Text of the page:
Unfortunately for the 24-year-old, many onlookers still judge power solely on home runs. He doesn't clear many fences, but he has brandished terrific gap power with 19 doubles and two triples.
Add his superb contact skills and an 12.2 walk percentage, and you get a potent offensive contributor despite the waning home run output. His 138 weighted runs created plus (wRC+) matches Nelson Cruz, who has crushed 18 homers.
He also has two extra-base hits over his last 14 games, so he'll need to reignite his pop to make the final cut.
9. Adam Eaton, OF, Chicago White Sox
2016 Stats: 341 PA, .282/.366/.412, 4 HR, 23 RBI, 38 R, 7 SB, 2.8 WAR
Apparently voters don't dig defense.
Looking solely at the stat line above, some readers will wonder what Adam Eaton is doing here. Also, why is his WAR so high? There must be a glitch in all those fancy nerd computers.
Twenty years ago, writers and fans would have patronized the 5'8" outfielder as a scrappy gamer with the heart of a champion. Now there are defensive metrics to praise him instead.
After stumbling in center field last year, Eaton leads everyone with 16 defensive runs saved (DRS) and a 15.5 ultimate zone rating (UZR) playing right field. Advanced defensive stats aren't perfect—especially in small sample sizes—but it's tough to fake being the best.
He rates ever higher on Baseball-Reference.com, which credits him with a 3.6 WAR that places seventh among all position players. If the All-Star Game must count, rostering an elite defender to employ late would help the American League.
It's not fair to lambaste voters for not appreciating defense, as Kevin Pillar has received over 635,000 votes for his stellar work in center field. His limited power doesn't help, but White Sox fans not voting as much as Royals and Toronto Blue Jays supporters also explains his absence from the leaderboard.
8. Jonathan Lucroy, C, Milwaukee Brewers
2016 Stats: 278 PA, .296/.356/.496, 10 HR, 35 RBI, 37 R, 2 SB, 2.1 WAR
Four National League catchers with at least 150 plate appearances have a wRC+ over 100, so Jonathan Lucroy's fifth-place standing doesn't say much.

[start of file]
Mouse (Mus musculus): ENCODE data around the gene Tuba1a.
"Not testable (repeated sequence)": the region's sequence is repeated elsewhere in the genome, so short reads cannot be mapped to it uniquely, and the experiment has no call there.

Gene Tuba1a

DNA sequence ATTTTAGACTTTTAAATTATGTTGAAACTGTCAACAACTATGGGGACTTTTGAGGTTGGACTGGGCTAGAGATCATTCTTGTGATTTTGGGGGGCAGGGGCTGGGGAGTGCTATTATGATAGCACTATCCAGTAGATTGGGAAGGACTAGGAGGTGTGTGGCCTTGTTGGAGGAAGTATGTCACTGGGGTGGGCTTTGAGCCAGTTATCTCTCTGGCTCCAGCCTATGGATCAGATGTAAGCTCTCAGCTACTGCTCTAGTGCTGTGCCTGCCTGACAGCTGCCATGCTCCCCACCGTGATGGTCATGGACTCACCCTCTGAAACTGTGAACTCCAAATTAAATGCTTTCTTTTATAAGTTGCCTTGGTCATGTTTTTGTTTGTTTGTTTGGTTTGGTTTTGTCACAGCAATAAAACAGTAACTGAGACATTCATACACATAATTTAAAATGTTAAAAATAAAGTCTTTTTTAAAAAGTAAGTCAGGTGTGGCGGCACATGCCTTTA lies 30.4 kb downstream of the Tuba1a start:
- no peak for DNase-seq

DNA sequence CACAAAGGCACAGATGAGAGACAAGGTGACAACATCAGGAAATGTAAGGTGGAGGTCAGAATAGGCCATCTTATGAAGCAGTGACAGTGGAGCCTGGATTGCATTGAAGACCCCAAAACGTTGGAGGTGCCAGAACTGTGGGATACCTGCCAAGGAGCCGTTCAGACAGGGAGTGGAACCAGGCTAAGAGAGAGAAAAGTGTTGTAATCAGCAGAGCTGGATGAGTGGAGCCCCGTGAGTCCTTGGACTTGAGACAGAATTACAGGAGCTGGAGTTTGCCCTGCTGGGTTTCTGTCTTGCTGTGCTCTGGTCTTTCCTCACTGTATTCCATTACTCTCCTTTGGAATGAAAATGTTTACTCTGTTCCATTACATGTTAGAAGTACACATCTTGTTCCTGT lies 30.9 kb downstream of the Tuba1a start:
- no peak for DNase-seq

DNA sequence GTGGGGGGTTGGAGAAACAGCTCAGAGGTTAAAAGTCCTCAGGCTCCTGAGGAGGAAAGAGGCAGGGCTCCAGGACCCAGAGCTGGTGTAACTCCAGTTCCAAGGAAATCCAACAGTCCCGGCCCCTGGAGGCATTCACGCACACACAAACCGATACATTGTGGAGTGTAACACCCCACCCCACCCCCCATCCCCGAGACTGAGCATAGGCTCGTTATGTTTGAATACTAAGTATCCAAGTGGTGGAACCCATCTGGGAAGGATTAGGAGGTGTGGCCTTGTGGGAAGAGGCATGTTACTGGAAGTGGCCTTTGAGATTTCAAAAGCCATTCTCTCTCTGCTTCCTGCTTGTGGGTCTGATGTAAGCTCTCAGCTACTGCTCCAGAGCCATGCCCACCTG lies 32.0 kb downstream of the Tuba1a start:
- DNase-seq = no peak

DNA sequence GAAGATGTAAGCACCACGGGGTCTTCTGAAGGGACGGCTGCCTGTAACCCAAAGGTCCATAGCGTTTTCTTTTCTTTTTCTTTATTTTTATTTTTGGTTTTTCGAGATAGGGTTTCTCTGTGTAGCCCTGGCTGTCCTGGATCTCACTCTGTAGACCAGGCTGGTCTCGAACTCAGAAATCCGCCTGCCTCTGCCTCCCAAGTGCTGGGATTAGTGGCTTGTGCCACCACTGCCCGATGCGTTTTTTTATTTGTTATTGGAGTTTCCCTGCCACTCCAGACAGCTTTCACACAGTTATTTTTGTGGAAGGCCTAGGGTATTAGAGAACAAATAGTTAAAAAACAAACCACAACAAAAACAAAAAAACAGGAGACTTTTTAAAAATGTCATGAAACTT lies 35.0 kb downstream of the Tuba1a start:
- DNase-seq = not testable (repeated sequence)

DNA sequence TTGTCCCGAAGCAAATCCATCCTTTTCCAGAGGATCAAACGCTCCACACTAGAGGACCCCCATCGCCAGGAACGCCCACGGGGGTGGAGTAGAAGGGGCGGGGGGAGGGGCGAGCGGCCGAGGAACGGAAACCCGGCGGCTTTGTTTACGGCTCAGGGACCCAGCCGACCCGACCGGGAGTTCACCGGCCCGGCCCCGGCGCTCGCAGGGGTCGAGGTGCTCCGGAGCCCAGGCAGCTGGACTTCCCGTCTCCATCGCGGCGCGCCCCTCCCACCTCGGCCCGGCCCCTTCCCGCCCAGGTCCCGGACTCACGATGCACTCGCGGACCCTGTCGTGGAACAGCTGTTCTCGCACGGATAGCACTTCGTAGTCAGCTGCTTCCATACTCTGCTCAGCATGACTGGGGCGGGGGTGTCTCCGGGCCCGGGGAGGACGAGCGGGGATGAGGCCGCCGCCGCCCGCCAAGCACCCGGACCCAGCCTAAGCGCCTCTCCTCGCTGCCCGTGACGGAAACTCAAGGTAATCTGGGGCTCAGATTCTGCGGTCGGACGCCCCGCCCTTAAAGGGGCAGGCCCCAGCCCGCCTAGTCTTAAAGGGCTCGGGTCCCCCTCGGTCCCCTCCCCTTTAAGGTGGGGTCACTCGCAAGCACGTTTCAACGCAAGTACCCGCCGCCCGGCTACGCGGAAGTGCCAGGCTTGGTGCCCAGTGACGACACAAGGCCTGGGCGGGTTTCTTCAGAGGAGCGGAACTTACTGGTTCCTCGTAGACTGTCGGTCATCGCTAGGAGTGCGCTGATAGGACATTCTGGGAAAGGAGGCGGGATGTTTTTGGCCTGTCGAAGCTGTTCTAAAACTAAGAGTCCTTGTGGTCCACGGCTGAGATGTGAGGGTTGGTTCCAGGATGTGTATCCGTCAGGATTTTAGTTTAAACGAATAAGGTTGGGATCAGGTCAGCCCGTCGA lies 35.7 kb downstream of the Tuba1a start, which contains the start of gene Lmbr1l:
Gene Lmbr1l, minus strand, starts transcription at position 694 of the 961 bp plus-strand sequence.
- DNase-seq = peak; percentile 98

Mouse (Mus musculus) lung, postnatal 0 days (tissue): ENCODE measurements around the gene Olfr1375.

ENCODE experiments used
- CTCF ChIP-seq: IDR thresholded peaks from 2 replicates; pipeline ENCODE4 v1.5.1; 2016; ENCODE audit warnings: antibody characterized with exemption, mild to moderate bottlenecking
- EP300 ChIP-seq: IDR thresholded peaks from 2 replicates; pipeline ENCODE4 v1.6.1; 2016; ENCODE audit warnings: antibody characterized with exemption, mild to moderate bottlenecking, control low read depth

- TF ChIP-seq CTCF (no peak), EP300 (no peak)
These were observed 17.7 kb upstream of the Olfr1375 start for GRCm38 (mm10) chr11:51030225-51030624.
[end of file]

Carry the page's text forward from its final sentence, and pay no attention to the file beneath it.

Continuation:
Lucroy's 123 wRC+ ranks second behind Wilson Ramos' 153, but the former is a more decorated pitch-framer and less of a speed bump on the basepaths.
Trailing Ramos and Buster Posey is reasonable, but Yadier Molina is slated to start in spite of his .341 slugging percentage. Anybody siding with the St. Louis Cardinals veteran is ignoring his .202 batting average since the end of April.
Lucroy, meanwhile, engineered nine homers in May, which is more than Molina has compiled in a single season since 2013. His comeback story should also captivate fans more, as he has enhanced last year's .717 OPS to .852.
If Molina fends off Posey in the league's tightest race, at least one deserving catcher (Posey, Ramos or Lucroy) will get squeezed out of a roster bid.
7. Evan Longoria, 3B, Tampa Bay Rays
2016 Stats: 309 PA, .270/.327/.528, 18 HR, 43 RBI, 41 R, 2.7 WAR
Isn't the fan vote supposed to be a popularity contest? That usually bodes well for a marquee name like Evan Longoria, who has quietly impeded his gradual power decline.
The Tampa Bay Rays third baseman never fell far enough to consider this year a rebound, but he's enjoying his best offensive production since 2013. Over the past two years, he notched 22 and 21 homers with wRC+ rates of 105 and 110, respectively. Less than midway through 2016, he has belted 18 long balls with a 127 wRC+.
As is the dilemma with most occupants of this list, voters cast their ballots far too early. They've taken too long to acknowledge the veteran's nine-homer June, instead paying closer attention to sizzling starts from Nick Castellanos and the injured Mike Moustakas.